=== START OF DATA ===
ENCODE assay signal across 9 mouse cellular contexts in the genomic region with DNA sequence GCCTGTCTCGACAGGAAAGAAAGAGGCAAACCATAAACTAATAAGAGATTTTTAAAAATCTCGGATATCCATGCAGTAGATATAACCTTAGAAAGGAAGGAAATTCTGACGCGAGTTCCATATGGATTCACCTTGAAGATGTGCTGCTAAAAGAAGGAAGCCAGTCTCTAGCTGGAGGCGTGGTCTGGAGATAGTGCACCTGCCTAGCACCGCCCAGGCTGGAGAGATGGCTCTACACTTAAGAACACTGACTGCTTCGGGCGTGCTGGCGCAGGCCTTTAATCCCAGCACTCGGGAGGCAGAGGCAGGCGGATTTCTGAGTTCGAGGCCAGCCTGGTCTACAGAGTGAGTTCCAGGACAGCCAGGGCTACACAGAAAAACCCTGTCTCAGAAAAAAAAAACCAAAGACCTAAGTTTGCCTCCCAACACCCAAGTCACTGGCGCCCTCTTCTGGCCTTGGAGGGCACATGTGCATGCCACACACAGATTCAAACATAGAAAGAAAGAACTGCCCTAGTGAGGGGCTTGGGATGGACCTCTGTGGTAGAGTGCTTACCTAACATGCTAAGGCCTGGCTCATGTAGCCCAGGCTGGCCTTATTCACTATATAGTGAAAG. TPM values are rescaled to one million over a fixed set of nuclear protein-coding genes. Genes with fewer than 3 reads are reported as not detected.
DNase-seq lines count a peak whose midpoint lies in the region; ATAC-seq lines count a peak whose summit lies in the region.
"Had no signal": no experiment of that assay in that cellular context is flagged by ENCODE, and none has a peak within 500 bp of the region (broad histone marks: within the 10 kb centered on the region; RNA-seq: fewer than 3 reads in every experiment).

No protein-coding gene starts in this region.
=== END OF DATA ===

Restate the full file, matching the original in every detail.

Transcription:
ENCODE assay signal across 9 mouse cellular contexts in the genomic region with DNA sequence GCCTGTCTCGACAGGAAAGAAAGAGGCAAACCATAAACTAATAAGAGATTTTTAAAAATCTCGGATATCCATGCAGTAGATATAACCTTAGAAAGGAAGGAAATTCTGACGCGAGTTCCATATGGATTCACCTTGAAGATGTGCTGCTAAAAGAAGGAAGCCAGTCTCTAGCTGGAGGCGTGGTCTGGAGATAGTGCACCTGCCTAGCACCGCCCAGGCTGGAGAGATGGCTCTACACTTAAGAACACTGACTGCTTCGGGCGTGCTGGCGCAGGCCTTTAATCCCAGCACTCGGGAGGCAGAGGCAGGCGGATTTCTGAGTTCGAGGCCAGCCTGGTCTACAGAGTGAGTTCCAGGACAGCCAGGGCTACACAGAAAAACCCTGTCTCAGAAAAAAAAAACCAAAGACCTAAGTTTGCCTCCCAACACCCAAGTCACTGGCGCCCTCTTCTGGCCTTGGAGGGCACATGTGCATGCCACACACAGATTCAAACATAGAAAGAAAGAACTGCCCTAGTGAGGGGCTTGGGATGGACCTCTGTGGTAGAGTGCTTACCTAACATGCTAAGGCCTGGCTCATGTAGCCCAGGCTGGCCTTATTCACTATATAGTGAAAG. TPM values are rescaled to one million over a fixed set of nuclear protein-coding genes. Genes with fewer than 3 reads are reported as not detected.
DNase-seq lines count a peak whose midpoint lies in the region; ATAC-seq lines count a peak whose summit lies in the region.
"Had no signal": no experiment of that assay in that cellular context is flagged by ENCODE, and none has a peak within 500 bp of the region (broad histone marks: within the 10 kb centered on the region; RNA-seq: fewer than 3 reads in every experiment).

No protein-coding gene starts in this region.